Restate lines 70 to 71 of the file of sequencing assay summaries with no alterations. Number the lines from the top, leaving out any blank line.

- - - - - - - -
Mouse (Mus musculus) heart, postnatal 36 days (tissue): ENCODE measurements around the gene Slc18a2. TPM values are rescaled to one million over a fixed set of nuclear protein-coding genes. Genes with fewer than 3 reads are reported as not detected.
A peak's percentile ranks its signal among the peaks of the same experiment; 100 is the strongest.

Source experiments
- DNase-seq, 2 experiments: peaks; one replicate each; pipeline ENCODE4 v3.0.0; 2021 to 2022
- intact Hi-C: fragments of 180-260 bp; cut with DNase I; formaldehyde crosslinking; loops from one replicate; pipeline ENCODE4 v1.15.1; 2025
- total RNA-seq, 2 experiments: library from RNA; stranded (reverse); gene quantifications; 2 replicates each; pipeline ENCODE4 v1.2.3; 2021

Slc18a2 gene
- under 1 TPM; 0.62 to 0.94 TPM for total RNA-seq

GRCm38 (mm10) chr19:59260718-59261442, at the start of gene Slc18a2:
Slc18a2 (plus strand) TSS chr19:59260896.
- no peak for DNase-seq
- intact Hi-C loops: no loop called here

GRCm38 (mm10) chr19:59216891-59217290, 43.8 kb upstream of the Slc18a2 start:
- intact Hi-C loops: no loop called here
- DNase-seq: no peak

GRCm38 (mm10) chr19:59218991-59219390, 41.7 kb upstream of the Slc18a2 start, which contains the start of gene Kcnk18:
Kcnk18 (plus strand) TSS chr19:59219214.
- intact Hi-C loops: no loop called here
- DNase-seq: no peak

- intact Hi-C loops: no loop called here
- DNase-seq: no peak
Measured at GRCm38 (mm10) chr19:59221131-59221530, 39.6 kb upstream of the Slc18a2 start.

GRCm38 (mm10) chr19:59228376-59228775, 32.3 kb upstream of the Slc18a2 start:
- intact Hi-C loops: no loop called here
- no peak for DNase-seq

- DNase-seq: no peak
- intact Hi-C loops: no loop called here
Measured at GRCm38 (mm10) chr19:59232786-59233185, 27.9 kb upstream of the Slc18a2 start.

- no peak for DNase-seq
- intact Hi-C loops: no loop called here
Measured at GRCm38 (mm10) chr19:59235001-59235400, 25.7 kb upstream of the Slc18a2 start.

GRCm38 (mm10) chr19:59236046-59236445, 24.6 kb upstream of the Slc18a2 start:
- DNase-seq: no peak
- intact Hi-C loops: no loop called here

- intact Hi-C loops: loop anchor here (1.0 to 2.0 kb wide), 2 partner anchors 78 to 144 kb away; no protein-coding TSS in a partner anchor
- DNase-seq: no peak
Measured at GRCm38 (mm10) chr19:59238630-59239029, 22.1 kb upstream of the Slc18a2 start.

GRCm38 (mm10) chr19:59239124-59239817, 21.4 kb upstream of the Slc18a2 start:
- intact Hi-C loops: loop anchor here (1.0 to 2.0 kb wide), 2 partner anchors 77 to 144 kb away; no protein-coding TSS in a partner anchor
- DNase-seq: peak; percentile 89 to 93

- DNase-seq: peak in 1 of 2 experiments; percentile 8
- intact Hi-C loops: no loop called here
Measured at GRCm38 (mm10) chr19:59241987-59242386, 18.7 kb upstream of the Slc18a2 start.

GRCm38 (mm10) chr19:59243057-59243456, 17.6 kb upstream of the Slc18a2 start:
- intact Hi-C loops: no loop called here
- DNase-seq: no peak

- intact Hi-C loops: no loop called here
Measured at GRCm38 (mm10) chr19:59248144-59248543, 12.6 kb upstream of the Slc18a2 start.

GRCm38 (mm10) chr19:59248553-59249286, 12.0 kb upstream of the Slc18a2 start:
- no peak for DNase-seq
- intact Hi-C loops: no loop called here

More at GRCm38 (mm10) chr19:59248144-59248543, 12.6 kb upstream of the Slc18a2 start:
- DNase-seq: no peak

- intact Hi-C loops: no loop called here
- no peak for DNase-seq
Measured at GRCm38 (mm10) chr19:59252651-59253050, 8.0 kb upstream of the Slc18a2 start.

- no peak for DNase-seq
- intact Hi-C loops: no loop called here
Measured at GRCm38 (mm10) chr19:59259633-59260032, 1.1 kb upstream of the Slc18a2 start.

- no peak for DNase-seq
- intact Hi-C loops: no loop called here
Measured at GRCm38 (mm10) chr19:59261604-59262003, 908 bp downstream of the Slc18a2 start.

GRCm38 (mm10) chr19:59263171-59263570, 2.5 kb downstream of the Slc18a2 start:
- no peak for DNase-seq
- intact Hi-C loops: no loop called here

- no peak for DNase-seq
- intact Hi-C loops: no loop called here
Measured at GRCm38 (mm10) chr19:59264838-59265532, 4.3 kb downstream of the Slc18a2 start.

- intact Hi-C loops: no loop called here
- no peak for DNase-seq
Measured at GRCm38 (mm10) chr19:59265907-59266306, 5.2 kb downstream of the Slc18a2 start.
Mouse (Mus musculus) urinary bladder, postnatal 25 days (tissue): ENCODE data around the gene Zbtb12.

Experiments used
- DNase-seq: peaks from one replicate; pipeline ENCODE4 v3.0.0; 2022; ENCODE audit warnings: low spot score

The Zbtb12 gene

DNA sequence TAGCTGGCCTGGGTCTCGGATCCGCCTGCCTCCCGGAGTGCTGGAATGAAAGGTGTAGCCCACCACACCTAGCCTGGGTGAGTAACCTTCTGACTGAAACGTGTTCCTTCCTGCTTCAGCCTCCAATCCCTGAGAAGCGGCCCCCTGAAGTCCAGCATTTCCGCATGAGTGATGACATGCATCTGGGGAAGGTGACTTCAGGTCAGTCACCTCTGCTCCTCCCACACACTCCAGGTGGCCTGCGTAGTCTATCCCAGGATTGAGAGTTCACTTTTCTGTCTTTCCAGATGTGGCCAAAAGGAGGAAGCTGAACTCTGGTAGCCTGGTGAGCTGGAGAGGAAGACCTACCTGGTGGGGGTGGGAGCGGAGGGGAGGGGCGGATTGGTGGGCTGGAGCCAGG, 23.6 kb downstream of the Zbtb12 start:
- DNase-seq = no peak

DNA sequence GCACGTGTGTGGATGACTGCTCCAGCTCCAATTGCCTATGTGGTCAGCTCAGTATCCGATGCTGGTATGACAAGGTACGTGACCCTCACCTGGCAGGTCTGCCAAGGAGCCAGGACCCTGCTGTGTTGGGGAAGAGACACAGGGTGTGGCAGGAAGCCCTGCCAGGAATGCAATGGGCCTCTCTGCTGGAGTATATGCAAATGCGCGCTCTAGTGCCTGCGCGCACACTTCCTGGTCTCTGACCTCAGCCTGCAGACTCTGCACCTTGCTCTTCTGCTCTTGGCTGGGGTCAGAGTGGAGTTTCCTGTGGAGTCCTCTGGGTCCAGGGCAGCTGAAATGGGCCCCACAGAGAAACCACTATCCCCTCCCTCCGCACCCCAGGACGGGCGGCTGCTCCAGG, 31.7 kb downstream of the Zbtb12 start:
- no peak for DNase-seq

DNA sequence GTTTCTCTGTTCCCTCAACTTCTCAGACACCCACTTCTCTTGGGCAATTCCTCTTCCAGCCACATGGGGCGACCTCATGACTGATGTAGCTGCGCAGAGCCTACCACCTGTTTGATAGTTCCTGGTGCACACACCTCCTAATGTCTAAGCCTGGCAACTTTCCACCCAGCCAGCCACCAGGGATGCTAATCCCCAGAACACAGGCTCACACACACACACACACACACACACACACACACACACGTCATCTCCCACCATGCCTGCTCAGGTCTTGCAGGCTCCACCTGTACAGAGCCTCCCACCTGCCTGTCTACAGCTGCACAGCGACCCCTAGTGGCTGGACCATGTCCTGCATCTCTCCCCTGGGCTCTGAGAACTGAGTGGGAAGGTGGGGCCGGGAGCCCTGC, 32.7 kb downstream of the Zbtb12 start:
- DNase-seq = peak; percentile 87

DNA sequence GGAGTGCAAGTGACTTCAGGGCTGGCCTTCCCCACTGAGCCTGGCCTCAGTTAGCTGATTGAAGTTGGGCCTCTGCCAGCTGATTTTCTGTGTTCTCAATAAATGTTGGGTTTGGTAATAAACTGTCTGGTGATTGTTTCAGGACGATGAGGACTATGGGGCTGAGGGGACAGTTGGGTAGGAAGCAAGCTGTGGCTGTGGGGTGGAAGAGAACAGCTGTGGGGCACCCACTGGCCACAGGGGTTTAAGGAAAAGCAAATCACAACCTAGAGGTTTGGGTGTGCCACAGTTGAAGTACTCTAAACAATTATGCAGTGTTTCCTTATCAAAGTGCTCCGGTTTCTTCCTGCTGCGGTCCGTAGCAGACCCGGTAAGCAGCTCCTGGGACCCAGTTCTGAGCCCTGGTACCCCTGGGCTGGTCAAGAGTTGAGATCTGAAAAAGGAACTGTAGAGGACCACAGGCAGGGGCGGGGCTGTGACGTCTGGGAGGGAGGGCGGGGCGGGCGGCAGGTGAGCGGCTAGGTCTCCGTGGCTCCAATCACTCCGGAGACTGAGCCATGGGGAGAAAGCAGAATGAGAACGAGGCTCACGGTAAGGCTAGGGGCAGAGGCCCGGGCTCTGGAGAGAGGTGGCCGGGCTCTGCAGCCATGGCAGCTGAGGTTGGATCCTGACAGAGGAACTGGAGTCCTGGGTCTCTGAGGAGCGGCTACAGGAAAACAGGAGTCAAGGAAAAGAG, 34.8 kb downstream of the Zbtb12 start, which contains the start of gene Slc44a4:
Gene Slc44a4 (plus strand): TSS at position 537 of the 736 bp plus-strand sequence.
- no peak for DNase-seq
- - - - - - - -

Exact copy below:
- no peak for DNase-seq
Measured at GRCm38 (mm10) chr19:59265907-59266306, 5.2 kb downstream of the Slc18a2 start.